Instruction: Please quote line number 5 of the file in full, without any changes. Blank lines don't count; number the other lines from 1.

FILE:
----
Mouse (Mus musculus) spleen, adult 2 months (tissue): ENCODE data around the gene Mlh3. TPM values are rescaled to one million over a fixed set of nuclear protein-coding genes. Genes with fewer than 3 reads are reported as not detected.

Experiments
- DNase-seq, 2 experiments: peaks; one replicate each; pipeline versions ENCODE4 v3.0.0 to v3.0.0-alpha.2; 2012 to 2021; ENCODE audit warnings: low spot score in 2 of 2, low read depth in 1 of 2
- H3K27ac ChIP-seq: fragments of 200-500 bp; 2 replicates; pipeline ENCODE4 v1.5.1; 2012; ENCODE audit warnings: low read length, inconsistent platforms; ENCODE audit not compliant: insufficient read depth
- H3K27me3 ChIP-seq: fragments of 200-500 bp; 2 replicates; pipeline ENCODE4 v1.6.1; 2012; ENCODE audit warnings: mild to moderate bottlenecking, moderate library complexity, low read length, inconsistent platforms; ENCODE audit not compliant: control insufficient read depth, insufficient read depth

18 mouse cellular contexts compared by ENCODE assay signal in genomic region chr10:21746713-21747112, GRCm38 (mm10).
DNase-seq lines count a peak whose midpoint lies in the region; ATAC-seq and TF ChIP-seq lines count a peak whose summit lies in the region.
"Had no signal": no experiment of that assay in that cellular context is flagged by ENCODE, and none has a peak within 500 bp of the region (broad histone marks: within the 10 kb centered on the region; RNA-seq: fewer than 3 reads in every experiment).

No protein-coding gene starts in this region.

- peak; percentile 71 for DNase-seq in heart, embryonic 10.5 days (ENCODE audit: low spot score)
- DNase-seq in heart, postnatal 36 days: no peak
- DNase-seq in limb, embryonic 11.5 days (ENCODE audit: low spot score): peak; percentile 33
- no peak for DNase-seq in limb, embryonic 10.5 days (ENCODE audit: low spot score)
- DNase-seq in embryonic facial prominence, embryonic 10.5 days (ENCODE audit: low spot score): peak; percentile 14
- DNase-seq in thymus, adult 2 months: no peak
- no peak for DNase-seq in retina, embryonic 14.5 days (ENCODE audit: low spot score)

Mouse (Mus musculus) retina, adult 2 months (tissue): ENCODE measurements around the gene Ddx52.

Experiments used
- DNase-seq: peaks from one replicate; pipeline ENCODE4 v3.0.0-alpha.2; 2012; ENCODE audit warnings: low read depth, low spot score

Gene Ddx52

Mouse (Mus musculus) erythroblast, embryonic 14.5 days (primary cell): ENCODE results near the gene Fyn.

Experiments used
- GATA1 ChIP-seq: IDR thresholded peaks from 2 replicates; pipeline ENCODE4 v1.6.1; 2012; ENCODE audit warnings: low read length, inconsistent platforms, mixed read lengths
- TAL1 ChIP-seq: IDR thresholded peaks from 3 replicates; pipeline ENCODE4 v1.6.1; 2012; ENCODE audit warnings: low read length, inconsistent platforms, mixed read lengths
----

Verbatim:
- H3K27me3 ChIP-seq: fragments of 200-500 bp; 2 replicates; pipeline ENCODE4 v1.6.1; 2012; ENCODE audit warnings: mild to moderate bottlenecking, moderate library complexity, low read length, inconsistent platforms; ENCODE audit not compliant: control insufficient read depth, insufficient read depth